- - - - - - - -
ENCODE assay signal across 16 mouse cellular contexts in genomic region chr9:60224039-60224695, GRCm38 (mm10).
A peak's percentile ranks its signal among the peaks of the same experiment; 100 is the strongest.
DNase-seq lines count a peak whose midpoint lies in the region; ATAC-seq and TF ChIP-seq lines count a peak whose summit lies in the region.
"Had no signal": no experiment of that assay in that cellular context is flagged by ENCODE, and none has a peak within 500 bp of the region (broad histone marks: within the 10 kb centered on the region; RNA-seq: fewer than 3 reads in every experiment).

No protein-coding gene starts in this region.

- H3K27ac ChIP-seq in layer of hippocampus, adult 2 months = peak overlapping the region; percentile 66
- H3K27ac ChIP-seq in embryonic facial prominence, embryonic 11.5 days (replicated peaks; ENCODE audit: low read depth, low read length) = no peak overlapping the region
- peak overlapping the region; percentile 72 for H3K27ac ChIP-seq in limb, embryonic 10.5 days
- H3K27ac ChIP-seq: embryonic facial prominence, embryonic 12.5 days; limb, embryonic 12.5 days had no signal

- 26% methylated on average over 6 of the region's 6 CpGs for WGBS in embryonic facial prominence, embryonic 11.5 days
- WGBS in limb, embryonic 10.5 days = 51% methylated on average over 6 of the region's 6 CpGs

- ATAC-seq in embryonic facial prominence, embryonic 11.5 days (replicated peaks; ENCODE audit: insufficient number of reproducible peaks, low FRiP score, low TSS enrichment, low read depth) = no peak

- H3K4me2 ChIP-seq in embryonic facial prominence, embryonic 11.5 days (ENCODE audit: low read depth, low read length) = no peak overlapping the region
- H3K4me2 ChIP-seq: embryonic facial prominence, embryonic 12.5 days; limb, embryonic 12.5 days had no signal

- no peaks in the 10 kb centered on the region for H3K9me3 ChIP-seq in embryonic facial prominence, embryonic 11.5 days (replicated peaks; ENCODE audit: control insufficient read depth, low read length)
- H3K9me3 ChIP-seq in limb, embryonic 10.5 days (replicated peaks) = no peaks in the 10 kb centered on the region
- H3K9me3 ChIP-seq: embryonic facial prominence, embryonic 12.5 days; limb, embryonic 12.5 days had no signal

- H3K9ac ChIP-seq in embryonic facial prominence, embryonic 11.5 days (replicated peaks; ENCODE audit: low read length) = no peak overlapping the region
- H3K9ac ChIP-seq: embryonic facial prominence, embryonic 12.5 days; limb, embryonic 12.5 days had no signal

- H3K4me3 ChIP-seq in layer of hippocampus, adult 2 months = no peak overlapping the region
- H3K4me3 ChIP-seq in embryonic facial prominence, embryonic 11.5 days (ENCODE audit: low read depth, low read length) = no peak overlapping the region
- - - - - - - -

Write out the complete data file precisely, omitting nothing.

ENCODE assay signal across 16 mouse cellular contexts in genomic region chr9:60224039-60224695, GRCm38 (mm10).
A peak's percentile ranks its signal among the peaks of the same experiment; 100 is the strongest.
DNase-seq lines count a peak whose midpoint lies in the region; ATAC-seq and TF ChIP-seq lines count a peak whose summit lies in the region.
"Had no signal": no experiment of that assay in that cellular context is flagged by ENCODE, and none has a peak within 500 bp of the region (broad histone marks: within the 10 kb centered on the region; RNA-seq: fewer than 3 reads in every experiment).

No protein-coding gene starts in this region.

- H3K27ac ChIP-seq in layer of hippocampus, adult 2 months = peak overlapping the region; percentile 66
- H3K27ac ChIP-seq in embryonic facial prominence, embryonic 11.5 days (replicated peaks; ENCODE audit: low read depth, low read length) = no peak overlapping the region
- peak overlapping the region; percentile 72 for H3K27ac ChIP-seq in limb, embryonic 10.5 days
- H3K27ac ChIP-seq: embryonic facial prominence, embryonic 12.5 days; limb, embryonic 12.5 days had no signal

- 26% methylated on average over 6 of the region's 6 CpGs for WGBS in embryonic facial prominence, embryonic 11.5 days
- WGBS in limb, embryonic 10.5 days = 51% methylated on average over 6 of the region's 6 CpGs

- ATAC-seq in embryonic facial prominence, embryonic 11.5 days (replicated peaks; ENCODE audit: insufficient number of reproducible peaks, low FRiP score, low TSS enrichment, low read depth) = no peak

- H3K4me2 ChIP-seq in embryonic facial prominence, embryonic 11.5 days (ENCODE audit: low read depth, low read length) = no peak overlapping the region
- H3K4me2 ChIP-seq: embryonic facial prominence, embryonic 12.5 days; limb, embryonic 12.5 days had no signal

- no peaks in the 10 kb centered on the region for H3K9me3 ChIP-seq in embryonic facial prominence, embryonic 11.5 days (replicated peaks; ENCODE audit: control insufficient read depth, low read length)
- H3K9me3 ChIP-seq in limb, embryonic 10.5 days (replicated peaks) = no peaks in the 10 kb centered on the region
- H3K9me3 ChIP-seq: embryonic facial prominence, embryonic 12.5 days; limb, embryonic 12.5 days had no signal

- H3K9ac ChIP-seq in embryonic facial prominence, embryonic 11.5 days (replicated peaks; ENCODE audit: low read length) = no peak overlapping the region
- H3K9ac ChIP-seq: embryonic facial prominence, embryonic 12.5 days; limb, embryonic 12.5 days had no signal

- H3K4me3 ChIP-seq in layer of hippocampus, adult 2 months = no peak overlapping the region
- H3K4me3 ChIP-seq in embryonic facial prominence, embryonic 11.5 days (ENCODE audit: low read depth, low read length) = no peak overlapping the region